Wednesday, January 28, 2015
BLACKHAT (Michael Mann, 2015)
The idea that the world today is smaller than before and continues to shrink is not exactly new, but BLACKHAT considers the increasing fluidity with which borders can be breached regardless of the surveillance mechanisms in place. Battles can be waged from a distance and possibly without notice until it is too late. Measures intended to enhance security are also vulnerable to being exploited for the gain of those with the expertise and access, whether approved or ill-gotten. Obviously physical warfronts still exist, but the zones capable of causing quick, anonymous, and massive destruction lie in the connections among computers and those who best know how to travel and control the cyber realm.
When a hacker uses a Remote Access Tool to cause a nuclear reactor failure in China and mess with the soy market in the United States, officials in both countries are eager to locate whoever is responsible. That no one claims credit or makes demands is most distressing to both superpowers. Although the Americans are wary about what information they share with the Chinese, they need to combine forces to find their elusive enemy. FBI agent Carol Barrett (Viola Davis) and Captain Chen Dawai (Wang Leehom) from China’s cyber defense division, accompanied by his computer expert sister Chen Lien (Tang Wei), are working together when Dawai observes that the hacker used old code he wrote with his roommate at MIT. He insists that if they are to find their antagonist, they need to have his old friend, Nicholas Hathaway (Chris Hemsworth), on their team.
Getting Hathaway onboard is more difficult than clearing a low administrative hurdle, though. He is currently serving fifteen years as a convicted hacker. For his participation Hathaway demands no less than a commutation of his sentence if he succeeds. Failure will find him back in his cell serving the remainder of his time. Hathaway’s exemplary skill set secures his temporary release, although it comes with a monitoring bracelet and FBI watcher. It isn’t long before he susses out some clues about who they seek, but Hathaway and crew always seem to be slightly behind those they are pursuing, even as their search extends to various spots in Asia.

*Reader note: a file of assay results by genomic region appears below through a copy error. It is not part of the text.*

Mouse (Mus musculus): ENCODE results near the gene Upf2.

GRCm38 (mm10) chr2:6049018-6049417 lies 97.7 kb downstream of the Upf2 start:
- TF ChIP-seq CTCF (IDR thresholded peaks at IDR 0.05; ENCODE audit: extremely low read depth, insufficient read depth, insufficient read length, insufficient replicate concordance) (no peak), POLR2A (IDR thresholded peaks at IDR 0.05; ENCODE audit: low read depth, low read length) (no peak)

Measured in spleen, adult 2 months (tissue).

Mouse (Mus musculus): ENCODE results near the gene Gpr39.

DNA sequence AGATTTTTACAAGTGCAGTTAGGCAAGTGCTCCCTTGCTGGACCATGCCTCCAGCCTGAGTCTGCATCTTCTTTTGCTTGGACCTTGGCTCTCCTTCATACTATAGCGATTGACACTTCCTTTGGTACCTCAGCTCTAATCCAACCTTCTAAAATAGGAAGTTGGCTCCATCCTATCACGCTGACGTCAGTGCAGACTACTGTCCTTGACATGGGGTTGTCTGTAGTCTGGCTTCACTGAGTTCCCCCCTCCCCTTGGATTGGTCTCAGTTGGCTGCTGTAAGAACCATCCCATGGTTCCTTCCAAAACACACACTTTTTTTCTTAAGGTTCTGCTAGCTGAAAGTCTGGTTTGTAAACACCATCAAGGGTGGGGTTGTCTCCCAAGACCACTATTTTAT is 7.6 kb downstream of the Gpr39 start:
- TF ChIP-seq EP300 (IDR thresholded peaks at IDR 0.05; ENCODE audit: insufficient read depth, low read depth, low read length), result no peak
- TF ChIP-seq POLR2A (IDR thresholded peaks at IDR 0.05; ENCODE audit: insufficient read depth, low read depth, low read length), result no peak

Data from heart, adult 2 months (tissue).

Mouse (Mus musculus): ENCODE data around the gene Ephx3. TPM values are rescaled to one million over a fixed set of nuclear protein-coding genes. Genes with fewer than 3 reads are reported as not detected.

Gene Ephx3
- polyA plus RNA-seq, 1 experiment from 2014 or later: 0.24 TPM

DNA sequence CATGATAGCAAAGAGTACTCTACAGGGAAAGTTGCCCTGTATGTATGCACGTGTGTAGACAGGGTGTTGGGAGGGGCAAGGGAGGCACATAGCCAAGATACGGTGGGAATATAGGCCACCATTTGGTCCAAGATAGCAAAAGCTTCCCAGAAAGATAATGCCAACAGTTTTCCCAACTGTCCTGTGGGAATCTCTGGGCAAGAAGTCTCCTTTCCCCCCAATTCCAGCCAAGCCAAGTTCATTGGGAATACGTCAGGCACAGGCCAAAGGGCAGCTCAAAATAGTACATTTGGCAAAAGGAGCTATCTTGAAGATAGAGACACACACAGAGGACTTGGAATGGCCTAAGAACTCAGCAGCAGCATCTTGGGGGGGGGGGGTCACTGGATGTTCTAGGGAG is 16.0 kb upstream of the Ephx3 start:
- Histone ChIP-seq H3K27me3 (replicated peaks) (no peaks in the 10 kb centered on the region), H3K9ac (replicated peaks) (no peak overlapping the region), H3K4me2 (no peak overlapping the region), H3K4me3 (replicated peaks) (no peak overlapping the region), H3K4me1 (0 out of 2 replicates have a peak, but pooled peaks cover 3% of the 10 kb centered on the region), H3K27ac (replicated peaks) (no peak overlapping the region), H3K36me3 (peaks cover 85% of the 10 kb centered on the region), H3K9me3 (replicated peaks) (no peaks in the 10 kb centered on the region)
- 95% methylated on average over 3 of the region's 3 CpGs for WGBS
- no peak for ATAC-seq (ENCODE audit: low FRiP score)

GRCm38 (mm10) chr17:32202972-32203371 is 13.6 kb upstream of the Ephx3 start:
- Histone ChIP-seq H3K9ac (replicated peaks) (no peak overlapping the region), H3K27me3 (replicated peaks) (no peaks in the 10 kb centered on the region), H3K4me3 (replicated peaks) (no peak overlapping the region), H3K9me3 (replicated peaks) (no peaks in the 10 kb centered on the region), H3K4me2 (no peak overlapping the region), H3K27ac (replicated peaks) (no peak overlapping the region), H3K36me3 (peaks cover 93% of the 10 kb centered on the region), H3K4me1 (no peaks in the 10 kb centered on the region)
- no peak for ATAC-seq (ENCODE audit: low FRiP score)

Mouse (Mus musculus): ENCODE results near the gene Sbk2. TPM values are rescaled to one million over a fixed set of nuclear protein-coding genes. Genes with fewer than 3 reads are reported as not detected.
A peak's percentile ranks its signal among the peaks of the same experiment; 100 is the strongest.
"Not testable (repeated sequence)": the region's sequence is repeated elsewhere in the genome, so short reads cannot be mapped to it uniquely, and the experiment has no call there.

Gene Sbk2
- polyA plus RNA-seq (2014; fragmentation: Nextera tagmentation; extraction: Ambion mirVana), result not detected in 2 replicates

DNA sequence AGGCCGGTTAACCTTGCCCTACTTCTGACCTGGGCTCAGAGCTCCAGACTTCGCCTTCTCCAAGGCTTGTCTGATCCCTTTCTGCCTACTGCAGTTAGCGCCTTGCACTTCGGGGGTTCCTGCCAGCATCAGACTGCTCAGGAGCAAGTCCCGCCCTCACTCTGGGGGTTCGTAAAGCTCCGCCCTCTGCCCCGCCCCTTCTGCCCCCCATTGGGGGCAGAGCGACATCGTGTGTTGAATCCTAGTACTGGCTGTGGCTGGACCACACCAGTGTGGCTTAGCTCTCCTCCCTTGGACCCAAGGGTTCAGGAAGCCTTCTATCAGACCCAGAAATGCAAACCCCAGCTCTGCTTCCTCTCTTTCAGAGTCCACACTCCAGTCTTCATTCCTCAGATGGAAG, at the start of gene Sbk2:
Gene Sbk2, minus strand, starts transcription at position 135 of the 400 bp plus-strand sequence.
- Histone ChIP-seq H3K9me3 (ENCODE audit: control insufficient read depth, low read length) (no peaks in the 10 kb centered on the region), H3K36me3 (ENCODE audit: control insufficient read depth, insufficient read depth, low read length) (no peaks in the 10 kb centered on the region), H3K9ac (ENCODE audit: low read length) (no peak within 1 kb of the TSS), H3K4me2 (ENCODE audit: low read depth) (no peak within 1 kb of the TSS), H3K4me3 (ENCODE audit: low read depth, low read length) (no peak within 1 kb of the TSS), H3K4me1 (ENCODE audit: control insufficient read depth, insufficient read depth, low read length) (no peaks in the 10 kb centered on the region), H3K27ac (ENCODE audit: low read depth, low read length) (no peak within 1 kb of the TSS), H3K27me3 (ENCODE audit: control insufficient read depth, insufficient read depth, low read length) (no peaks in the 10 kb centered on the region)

Director Michael Mann depicts modern skylines like circuit boards with jutting buildings as the internal components of a much larger machine we live and work inside. Cinematographer Stuart Dryburgh lights this world so that surfaces give little weight to BLACKHAT’s digitally captured images. Through the visual design reality itself seems more ephemeral, like a blurry flow of zeroes and ones. Technology has liberated the camera to go virtually anywhere, and CGI animation can render what the lens may not see, as in the early tracking of a virus through linked computers like the combustion process followed inside the engine in THE FAST AND THE FURIOUS films. While BLACKHAT is not alarmist about the ease of movement through the electronic landscape, it examines how the lack of the material fosters amorality. The simple press of a button can wreak untold consequences thousands of miles away whereas greater proximity and more direct involvement breed closer scrutiny.
Morgan Davis Foehl’s screenplay doesn’t hold the viewer’s hand through this global thriller, and the leanly edited film makes every shot purposeful. In that way it is akin to reading lines of code to comprehend how everything connects. Mann shows himself not to be a chilly technician, though, but a craftsman attuned to spotting the sensual within a data overload. When Hathaway is on the tarmac after his prison release, the space stretching around him appears limitless and overwhelming, yet it’s a light touch on the arm that helps him reorient to his surroundings. Ultimately it’s that desire to find one’s grounding amid the noise that BLACKHAT has most in mind.